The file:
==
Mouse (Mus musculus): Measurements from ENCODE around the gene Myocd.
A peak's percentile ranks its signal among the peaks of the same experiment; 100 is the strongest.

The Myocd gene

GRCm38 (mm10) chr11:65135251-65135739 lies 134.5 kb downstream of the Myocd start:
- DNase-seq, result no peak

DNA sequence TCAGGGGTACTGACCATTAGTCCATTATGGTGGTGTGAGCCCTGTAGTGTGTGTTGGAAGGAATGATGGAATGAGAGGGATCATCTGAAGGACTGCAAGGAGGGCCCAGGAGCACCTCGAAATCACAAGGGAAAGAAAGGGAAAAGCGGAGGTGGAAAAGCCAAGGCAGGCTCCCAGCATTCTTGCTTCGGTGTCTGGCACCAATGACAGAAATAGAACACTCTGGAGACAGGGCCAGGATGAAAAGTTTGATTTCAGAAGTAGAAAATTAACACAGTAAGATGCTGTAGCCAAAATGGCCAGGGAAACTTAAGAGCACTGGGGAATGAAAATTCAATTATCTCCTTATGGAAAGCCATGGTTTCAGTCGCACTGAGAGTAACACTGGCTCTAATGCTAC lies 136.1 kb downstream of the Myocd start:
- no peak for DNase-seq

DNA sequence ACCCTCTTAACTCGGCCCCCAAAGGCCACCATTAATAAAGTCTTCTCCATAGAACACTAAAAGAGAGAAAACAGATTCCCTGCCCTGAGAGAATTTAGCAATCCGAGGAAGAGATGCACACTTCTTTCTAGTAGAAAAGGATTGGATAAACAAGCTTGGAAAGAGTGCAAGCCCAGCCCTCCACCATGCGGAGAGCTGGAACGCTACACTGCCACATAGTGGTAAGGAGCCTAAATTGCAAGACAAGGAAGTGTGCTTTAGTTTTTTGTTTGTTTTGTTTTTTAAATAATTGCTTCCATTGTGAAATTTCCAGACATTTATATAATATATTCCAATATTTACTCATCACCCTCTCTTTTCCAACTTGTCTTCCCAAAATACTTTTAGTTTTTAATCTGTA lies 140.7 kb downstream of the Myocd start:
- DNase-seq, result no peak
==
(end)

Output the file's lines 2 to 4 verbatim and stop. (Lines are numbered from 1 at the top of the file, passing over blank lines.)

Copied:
A peak's percentile ranks its signal among the peaks of the same experiment; 100 is the strongest.

The Myocd gene

GRCm38 (mm10) chr11:65135251-65135739 lies 134.5 kb downstream of the Myocd start: